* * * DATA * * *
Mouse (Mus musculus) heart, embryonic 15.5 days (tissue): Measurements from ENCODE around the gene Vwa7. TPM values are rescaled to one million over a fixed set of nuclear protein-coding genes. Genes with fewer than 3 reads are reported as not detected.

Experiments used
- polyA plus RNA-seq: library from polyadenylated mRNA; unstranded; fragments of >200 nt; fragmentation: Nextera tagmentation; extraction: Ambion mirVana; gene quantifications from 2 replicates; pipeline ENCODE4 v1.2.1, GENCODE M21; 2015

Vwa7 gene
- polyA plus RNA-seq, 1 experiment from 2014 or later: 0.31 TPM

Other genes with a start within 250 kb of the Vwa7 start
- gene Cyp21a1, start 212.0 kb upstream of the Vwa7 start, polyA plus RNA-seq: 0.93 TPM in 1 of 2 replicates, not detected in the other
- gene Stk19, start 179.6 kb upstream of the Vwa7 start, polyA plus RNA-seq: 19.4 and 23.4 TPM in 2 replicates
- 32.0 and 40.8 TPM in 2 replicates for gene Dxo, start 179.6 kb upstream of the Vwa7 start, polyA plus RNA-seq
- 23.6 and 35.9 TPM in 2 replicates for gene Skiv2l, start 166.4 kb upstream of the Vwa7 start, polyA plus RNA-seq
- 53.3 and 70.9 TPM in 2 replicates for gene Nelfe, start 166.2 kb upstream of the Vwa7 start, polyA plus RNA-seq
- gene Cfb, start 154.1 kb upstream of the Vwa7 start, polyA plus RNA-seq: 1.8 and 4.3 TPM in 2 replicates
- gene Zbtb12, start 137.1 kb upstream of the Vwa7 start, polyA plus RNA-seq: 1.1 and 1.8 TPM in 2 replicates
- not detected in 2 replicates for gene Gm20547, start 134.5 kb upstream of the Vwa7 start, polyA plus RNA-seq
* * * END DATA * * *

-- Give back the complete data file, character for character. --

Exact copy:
Mouse (Mus musculus) heart, embryonic 15.5 days (tissue): Measurements from ENCODE around the gene Vwa7. TPM values are rescaled to one million over a fixed set of nuclear protein-coding genes. Genes with fewer than 3 reads are reported as not detected.

Experiments used
- polyA plus RNA-seq: library from polyadenylated mRNA; unstranded; fragments of >200 nt; fragmentation: Nextera tagmentation; extraction: Ambion mirVana; gene quantifications from 2 replicates; pipeline ENCODE4 v1.2.1, GENCODE M21; 2015

Vwa7 gene
- polyA plus RNA-seq, 1 experiment from 2014 or later: 0.31 TPM

Other genes with a start within 250 kb of the Vwa7 start
- gene Cyp21a1, start 212.0 kb upstream of the Vwa7 start, polyA plus RNA-seq: 0.93 TPM in 1 of 2 replicates, not detected in the other
- gene Stk19, start 179.6 kb upstream of the Vwa7 start, polyA plus RNA-seq: 19.4 and 23.4 TPM in 2 replicates
- 32.0 and 40.8 TPM in 2 replicates for gene Dxo, start 179.6 kb upstream of the Vwa7 start, polyA plus RNA-seq
- 23.6 and 35.9 TPM in 2 replicates for gene Skiv2l, start 166.4 kb upstream of the Vwa7 start, polyA plus RNA-seq
- 53.3 and 70.9 TPM in 2 replicates for gene Nelfe, start 166.2 kb upstream of the Vwa7 start, polyA plus RNA-seq
- gene Cfb, start 154.1 kb upstream of the Vwa7 start, polyA plus RNA-seq: 1.8 and 4.3 TPM in 2 replicates
- gene Zbtb12, start 137.1 kb upstream of the Vwa7 start, polyA plus RNA-seq: 1.1 and 1.8 TPM in 2 replicates
- not detected in 2 replicates for gene Gm20547, start 134.5 kb upstream of the Vwa7 start, polyA plus RNA-seq